Taipale does, however, reveal other findings that are significant from a motherhood studies perspective. In his analysis of the increasing uses of WhatsApp in intra-family communication, he notes how this multimodal, scalable, private, instant messenger service enables both dyadic and also larger group communication between family members. For Taipale, the “larger meaning of sharing and exchanging small messages, photos and video clips” on WhatsApp resides in the insertion and expansion of the ethics of “sharing as caring” into the everyday family digital space [Taipale 2019, 95]. Taipale’s research indicates that this sharing-as-caring aspect of WhatsApp communication is usually gendered as it is most visible in mother-daughter interactions. Many of his respondents emphasized the centrality of mothers in creating and maintaining WhatsApp groups as opposed to fathers’ more limited involvement. For Taipale, this finding consolidates his earlier argument about the gendered inequities of digital housekeeping functions. Therefore, even specific technologies like WhatsApp emerge as “new forms of immaterial labour” or care work that is gendered [Taipale 2019, 93].

Implications of Re-familization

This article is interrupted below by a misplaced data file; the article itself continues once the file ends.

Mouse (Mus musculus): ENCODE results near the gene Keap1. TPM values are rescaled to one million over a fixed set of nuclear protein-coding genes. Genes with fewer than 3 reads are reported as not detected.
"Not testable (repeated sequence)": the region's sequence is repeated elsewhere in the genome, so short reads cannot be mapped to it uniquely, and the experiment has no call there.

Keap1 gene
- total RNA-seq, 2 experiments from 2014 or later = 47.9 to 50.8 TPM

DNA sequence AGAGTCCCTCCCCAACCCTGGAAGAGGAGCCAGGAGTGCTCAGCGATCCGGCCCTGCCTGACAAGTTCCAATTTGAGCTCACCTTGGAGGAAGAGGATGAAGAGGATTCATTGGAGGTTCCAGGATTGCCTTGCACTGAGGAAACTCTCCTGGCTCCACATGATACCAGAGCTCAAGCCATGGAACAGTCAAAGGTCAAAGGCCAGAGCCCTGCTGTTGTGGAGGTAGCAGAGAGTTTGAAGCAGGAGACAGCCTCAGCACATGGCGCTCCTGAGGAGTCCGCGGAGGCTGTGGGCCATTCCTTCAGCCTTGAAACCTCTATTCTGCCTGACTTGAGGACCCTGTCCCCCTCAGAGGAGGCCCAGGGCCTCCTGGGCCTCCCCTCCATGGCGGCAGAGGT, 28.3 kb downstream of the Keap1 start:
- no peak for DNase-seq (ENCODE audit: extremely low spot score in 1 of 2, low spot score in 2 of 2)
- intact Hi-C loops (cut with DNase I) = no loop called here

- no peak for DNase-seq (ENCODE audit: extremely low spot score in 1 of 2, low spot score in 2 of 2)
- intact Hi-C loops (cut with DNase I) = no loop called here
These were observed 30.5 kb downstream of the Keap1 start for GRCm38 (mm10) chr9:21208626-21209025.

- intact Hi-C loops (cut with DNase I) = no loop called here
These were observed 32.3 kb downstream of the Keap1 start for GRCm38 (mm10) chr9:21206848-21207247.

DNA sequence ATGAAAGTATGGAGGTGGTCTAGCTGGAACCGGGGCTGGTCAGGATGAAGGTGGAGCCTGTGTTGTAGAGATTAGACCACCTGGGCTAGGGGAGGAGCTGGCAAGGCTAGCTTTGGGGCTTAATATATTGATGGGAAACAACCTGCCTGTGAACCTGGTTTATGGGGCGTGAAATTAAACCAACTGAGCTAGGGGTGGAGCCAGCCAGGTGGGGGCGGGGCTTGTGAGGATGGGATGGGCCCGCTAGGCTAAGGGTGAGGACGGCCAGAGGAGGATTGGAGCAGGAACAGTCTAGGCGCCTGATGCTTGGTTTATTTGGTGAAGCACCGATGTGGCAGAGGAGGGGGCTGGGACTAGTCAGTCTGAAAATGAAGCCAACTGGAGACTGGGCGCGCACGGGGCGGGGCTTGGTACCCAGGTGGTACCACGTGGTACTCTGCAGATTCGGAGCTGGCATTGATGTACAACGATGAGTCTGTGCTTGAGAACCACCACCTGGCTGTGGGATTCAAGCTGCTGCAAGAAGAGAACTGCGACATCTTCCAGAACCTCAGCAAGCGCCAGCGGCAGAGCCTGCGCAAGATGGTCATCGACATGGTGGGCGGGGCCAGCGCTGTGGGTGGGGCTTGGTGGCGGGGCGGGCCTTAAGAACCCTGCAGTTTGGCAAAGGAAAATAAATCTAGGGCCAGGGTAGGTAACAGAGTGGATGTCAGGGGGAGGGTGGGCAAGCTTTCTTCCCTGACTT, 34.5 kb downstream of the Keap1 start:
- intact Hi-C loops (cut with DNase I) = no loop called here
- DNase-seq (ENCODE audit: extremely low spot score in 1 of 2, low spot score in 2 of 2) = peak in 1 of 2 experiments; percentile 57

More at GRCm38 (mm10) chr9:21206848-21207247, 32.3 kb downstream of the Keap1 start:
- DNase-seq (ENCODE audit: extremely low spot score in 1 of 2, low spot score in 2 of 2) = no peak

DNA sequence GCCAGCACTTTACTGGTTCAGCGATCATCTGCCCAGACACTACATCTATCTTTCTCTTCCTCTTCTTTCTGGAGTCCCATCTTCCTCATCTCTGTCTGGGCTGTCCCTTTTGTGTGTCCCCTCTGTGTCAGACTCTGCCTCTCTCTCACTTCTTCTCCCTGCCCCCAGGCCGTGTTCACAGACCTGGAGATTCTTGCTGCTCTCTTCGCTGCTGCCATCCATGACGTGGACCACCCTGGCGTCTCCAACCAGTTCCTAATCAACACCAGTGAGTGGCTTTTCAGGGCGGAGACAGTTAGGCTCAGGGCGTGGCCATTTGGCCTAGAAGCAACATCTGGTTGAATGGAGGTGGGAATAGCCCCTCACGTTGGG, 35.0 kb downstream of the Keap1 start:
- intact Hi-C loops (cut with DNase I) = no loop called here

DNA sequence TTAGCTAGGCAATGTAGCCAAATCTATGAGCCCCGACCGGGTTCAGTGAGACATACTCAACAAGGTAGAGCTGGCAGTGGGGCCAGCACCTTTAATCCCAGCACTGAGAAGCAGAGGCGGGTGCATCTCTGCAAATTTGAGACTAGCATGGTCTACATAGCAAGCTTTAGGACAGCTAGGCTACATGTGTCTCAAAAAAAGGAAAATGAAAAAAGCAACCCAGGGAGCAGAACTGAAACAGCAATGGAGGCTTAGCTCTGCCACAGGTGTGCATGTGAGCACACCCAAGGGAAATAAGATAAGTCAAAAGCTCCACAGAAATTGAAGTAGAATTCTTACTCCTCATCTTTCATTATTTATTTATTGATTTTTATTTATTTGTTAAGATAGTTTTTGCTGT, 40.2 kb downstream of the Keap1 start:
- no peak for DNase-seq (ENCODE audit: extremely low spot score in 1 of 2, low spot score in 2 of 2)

Moving around feminist analyses of intra-family digital communication, Taipale chooses to probe deeper by using Bengtson and Roberts’s model of intergenerational solidarity [Bengtson and Roberts 1991]. Bengtson and Roberts contend that there are six types of solidarity within families: associational solidarity (spontaneous and ritual forms of communication); affectual solidarity (exchange of emotions and sentiments like trust); functional solidarity (exchange of help); normative solidarity (endorsement of family obligations); consensual solidarity (shared beliefs, etc), and structural solidarity (availability of family members, which depends on physical proximity and health). Taipale argues that digital families demonstrate these solidarities to varying degrees, as new media communication technologies are mostly associated with affectual, associational and functional forms of intergenerational solidarity. Forming of family WhatsApp groups is an action based on associational solidarity; the inclusion or exclusion of family members from family WhatsApp groups depend on the affectual solidarity within groups; whereas functional solidarity is evident in, for instance, grandchildren providing intergenerational digital knowledge and help to grandparents. However, Taipale is careful never to flatten his research findings. He stresses the differences in WhatsApp use in the three countries where his research is conducted. Finland has small-sized, scattered families that use group messaging services to reinforce family ties. In Italy, family WhatsApp groups are larger, including cousins, aunts, uncles, even those who live abroad. In Slovenia, family members often live in close proximity, and consequently do not feel the need for digital connections — this is distinct from other digital skills and practices — as much as the others.